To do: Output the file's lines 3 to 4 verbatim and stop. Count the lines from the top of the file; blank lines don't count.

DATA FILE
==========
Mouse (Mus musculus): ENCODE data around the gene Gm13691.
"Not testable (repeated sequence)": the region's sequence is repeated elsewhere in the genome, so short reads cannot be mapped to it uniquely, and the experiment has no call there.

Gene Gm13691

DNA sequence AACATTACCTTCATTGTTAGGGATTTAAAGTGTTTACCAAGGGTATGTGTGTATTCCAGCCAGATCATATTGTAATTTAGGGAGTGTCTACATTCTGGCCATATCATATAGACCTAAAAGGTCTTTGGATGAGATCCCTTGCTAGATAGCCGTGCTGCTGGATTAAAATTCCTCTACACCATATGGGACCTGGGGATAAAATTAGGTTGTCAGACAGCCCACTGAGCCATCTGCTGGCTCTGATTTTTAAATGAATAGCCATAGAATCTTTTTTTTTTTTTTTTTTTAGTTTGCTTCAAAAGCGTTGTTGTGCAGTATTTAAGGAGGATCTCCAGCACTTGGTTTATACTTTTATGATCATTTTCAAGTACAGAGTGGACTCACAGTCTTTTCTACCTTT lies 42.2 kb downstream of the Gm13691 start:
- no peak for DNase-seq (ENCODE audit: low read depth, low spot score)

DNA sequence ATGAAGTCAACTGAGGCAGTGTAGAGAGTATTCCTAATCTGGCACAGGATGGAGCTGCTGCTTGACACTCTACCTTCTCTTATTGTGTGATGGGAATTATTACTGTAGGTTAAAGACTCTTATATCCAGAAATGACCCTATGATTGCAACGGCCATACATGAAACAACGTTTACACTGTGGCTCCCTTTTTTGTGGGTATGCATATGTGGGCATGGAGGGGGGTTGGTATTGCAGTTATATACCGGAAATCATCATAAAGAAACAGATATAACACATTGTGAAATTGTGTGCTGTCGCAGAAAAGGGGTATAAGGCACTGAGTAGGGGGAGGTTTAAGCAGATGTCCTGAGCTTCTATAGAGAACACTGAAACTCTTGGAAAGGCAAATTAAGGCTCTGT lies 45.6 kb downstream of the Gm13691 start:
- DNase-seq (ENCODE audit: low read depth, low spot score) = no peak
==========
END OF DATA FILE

Gene Gm13691

DNA sequence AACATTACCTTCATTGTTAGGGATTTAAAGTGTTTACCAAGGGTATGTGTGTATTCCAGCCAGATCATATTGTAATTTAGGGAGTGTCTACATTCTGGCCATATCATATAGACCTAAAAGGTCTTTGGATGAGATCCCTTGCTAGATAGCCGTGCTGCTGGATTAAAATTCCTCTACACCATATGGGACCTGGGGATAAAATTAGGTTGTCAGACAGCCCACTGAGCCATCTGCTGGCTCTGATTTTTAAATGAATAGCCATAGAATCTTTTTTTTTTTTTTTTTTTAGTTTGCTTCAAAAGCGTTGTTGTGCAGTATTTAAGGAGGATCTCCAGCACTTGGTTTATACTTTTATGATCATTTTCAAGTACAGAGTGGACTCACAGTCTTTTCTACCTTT lies 42.2 kb downstream of the Gm13691 start: